Moron to Moron: two men, two bikes, one Mongolian misadventure (2013)
In July 2010, Tom Doig and his best mate Tama Pugsley cycled 1,487 kilometres across northern Mongolia from a small town called Mörön to a smaller town also called Mörön. Why?
Armed with spandex unitards, Chinese steel-frame mountain bikes, unidentifiable meat product and a woefully inadequate phrasebook, these two morons blunder into some of the world's most remote and beautiful wilderness - and triumph. Sort of.
For 23 brutalising days - two days longer than the Tour de France - Tom and Tama slog their way over muddy mountains and across desolate steppes, all the time struggling to avoid Mongolia's legendary hospitality. This hilarious, thoroughly shonky odyssey overflows with sweat, miscommunication and torrents of Chinggis Khaan vodka - named after Genghis Khan, the greatest warrior who ever lived.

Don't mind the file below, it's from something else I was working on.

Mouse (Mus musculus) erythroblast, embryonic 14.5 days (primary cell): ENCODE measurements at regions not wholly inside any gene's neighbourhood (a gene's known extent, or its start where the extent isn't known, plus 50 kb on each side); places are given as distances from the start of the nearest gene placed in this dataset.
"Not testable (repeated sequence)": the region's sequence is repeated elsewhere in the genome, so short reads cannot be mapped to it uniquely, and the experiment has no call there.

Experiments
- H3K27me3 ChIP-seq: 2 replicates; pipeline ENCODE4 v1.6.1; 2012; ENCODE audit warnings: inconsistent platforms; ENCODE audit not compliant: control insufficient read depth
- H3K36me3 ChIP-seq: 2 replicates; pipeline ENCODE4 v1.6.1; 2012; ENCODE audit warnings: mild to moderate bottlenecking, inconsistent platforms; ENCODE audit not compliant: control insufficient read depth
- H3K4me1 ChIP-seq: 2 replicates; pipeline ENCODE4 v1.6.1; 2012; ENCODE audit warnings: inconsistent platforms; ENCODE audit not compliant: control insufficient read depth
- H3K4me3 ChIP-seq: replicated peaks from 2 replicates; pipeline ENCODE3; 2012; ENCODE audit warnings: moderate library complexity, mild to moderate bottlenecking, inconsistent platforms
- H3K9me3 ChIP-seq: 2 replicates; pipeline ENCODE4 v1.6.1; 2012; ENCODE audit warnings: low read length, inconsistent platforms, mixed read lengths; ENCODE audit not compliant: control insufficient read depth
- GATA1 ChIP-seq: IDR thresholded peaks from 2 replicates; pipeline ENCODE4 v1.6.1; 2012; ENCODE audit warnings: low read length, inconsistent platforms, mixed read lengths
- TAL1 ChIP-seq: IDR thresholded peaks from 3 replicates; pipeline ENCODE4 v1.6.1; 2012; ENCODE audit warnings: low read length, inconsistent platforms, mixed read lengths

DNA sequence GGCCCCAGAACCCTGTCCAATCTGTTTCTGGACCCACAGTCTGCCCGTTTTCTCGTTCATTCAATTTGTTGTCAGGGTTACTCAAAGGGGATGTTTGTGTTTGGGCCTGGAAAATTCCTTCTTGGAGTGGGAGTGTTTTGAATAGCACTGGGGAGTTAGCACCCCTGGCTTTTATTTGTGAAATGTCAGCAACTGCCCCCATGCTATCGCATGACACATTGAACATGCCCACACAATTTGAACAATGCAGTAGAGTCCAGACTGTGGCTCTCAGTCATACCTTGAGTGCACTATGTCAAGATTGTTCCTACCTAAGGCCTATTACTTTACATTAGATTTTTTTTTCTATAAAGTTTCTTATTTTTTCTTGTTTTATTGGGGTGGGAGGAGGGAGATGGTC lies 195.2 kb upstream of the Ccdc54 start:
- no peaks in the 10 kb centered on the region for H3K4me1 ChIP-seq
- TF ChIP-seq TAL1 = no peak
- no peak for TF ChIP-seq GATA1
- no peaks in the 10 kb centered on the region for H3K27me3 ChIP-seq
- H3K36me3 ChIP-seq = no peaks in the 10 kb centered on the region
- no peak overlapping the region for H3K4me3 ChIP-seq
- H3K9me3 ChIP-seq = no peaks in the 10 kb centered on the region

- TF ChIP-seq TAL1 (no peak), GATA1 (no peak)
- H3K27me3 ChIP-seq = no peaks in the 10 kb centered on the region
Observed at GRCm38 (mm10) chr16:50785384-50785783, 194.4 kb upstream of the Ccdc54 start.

Moron to Moron is a travel book like none other. It has it all: pleasure, pain, heartache, heartburn and the dried fermented milk of a horse.
... If you're not already convinced that you need to rush out and buy this book immediately, check out www.moron2moron.com, the blog that spawned the book.
(Note: book contains better writing, but blog contains more pictures.)
PRAISE FOR MORON TO MORON
'A perfect balance of observation and research, seriousness and out-of-this-world absurdity.'
—The Big Issue
'Delightful and disgusting ... ultimately triumphant ... Mörön to Mörön is a truly moronic and gratifying descent into the sensual.'
'If madcap adventure is what you're after, then Tom Doig is the John Birmingham of travel writing.'
—Ride On Magazine
‘Don’t read this book with a broken rib—you’ll ache from cover to cover. Should become a classic of Mongolian cycling literature.’
—Tim Krabbé, author of The Rider, The Vanishing and The Cave
‘Tom Doig is not your average traveller and Mörön to Mörön is not like any other travel book. Bowel-splittingly hilarious and irresistibly absurd, this book is for everyone who’s ever asked themselves the golden question of travel: Why the f**k not?
—Benjamin Law, author of Gaysia and The Family Law
'My husband asked me "What are you laughing at?" a lot while we lay in bed in the evenings. It was this book. I'm so sad it's finished I might go have a cry.'
—Melisa, random GoodReads reviewer
‘Funnier than Bill Bryson … Doig is Hemingway in a unitard.’
—Chris Flynn, author of A Tiger in Eden